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Indie Spins
March 1, 2005
by Michael Walls

Are You Ready To Rock?

This month's Indie Spins finds some strong indie rock bands that may be on the verge of breaking through. From Britain to Boston, you may want to get them before everyone else is listening to them.

The Thieves
The Whiteline (EP) (2005)

Mick and Keith would be proud. Page and Plant would be jealous. Malcolm and Angus will probably want to tour with them. Out of Oxford, England come The Thieves, who re-create rock n’ roll that sounds like it was born in the basement, raised in a pub, and kicked out on the street to fend for itself. With a guitar set to “extra crunchy”, a juiced-up bass and a human drum machine, this music will tear the cover off your inner ear and make you throw out any of your CDs that even smell like art. We’re talking rock, folks. We’re talking about a 4-song sample of the next big thing for old people to complain about. We’re talking about the song “Tales from the Whiteline” – where after two verses, bare-flesh-dragged-over-road-gravel crunchy guitars, and a screaming Hammond organ comes the unspoken question “shall we do a third verse?” The answer: “Hell no! Let’s just burn the place down!” As Bon Scott would ask – “Are you ready to ROCK!”
Links: The Thieves website
Camaro Hair
Far From OK (2005)

Camaro Hair is following the formula that made Remy Zero a household name. Okay…in my household anyway. It’s some melodic guitar mixed with piano highlights, quirky hooks and powerful lead vocals. It’s the type of music that Smashing Pumpkins would be making if they hadn’t imploded or Coldplay if they hadn’t gotten so dramatic. Frontman Brian Sicotte’s Chris Martin-esque vocals drive this music, but it’s the dreamlike, swirling guitars that making it pleasing to the ear. This music is well packaged, radio-ready and instantly appealing. Each track is enjoyable, but for those looking to test drive before buying I’d recommend “Subliminal Tank”, “With No One” and “At My Worst.”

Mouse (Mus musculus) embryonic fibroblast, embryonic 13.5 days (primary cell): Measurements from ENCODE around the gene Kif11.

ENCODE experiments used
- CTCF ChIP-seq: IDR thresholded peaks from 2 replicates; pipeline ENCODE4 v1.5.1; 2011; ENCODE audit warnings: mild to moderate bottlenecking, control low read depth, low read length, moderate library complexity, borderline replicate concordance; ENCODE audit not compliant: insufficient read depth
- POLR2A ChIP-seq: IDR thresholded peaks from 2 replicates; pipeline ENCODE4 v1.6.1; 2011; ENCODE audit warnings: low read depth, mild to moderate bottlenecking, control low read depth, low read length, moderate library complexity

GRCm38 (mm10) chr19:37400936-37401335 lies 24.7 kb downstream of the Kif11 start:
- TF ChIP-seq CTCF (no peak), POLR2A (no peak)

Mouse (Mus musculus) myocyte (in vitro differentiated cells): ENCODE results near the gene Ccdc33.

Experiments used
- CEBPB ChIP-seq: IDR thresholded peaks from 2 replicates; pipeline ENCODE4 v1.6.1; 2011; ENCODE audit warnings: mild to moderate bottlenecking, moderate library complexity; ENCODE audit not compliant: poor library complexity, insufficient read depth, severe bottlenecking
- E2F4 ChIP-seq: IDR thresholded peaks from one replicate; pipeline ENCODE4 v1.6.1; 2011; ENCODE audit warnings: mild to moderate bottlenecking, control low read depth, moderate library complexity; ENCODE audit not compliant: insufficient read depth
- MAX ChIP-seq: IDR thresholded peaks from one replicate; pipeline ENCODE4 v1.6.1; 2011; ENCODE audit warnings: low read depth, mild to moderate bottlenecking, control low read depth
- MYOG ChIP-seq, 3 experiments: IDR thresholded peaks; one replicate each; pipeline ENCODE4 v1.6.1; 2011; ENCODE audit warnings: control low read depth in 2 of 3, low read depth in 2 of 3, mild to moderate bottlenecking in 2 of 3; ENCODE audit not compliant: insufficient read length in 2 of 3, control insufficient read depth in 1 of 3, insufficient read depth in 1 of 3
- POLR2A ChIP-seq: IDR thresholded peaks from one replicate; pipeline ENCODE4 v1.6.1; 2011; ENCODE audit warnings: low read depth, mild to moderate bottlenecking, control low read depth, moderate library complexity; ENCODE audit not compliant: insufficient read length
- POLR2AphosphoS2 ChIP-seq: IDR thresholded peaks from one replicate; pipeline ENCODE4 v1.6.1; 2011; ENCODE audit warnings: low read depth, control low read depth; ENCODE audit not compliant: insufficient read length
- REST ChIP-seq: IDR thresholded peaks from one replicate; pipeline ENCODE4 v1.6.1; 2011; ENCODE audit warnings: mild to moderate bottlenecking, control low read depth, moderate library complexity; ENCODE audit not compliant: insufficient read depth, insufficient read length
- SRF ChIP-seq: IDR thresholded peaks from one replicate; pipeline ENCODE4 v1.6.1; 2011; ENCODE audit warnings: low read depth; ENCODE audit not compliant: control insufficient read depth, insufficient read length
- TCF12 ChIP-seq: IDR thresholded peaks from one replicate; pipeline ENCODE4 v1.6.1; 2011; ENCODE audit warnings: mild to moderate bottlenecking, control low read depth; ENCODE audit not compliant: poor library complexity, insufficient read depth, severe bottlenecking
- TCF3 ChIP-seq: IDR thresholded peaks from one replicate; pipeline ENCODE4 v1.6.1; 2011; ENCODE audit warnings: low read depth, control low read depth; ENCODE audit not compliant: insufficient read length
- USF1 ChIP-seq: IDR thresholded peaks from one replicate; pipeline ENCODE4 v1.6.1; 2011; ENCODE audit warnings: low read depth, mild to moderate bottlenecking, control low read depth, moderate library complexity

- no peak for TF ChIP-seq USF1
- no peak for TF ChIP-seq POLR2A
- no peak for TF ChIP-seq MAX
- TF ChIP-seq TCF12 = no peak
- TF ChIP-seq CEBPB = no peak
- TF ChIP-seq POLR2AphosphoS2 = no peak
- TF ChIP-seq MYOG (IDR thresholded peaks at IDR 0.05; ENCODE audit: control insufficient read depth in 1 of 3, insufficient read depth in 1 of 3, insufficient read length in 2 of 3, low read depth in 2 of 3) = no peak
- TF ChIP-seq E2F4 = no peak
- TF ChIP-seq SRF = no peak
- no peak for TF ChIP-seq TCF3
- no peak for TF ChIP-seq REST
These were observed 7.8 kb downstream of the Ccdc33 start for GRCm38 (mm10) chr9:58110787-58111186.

Links: Camaro Hair website
Taxi Doll
Waiting (EP) (2004)

Sometimes electronica music, whether is be techno or trance or club, comes across as soulless machine-generated noise. Sure – you can dance to it, but what if you just feel like listening to it? That’s why I’ve always enjoyed the music of bands like Republica or Garbage. The music’s a bit more emotive, more human. Or maybe it’s just the sexy female vocals.

Taxi Doll is cut from the same mold – female fronted, electronic dance, that rocks. “Rocktronica” is how they describe the music they make. The title track, “Waiting”, is a throbbing, dance floor crowd pleaser, that mixes in guitar hooks and even a rhythm-free bridge, adding the human element. “Look at What You Get” is the “tronica” in “rocktronica” as this song is pure club music, but with Dhana’s ultra-sexy vocals you’ll enjoy choosing between one of the three different mix versions on this CD.

Links: Taxi Doll website
The Sooner It Comes (2004)

Out of Boston comes four kids making rock n’ roll music. Hmm...why does that sentence sound familiar? Because it was probably written for The Pixies, The Del Fuegos, Dinosaur Jr. and countless other rock n’ roll outfits from Boston over the past 30 years. Maybe it’s that dirty water or the abundance of college kids and bars – but a lot of the best music from Boston tends to be that raw, back-to-basics, 3-chord guitar riffs, with catchy lyrics and lots of “yeah, yeahs.”

Aloud fits the Boston profile, but with a step ahead of your typical bar band. Yeah, the chords are something you’d try out if you owned a guitar, but you couldn’t duplicate the interesting vocal style. Principle song writers Jennifer De La Osa and Henry Beguiristain share lead vocal duties, with De La Osa’s style reminiscent of a more alto Crissy Hynde, while Beguiristain has that raspy, smoke-filled, bar room growl. And when they vocally back each other up, it works even better.
Links: Aloud website

(Michael Walls is a volunteer staff writer for 2 Walls Webzine)

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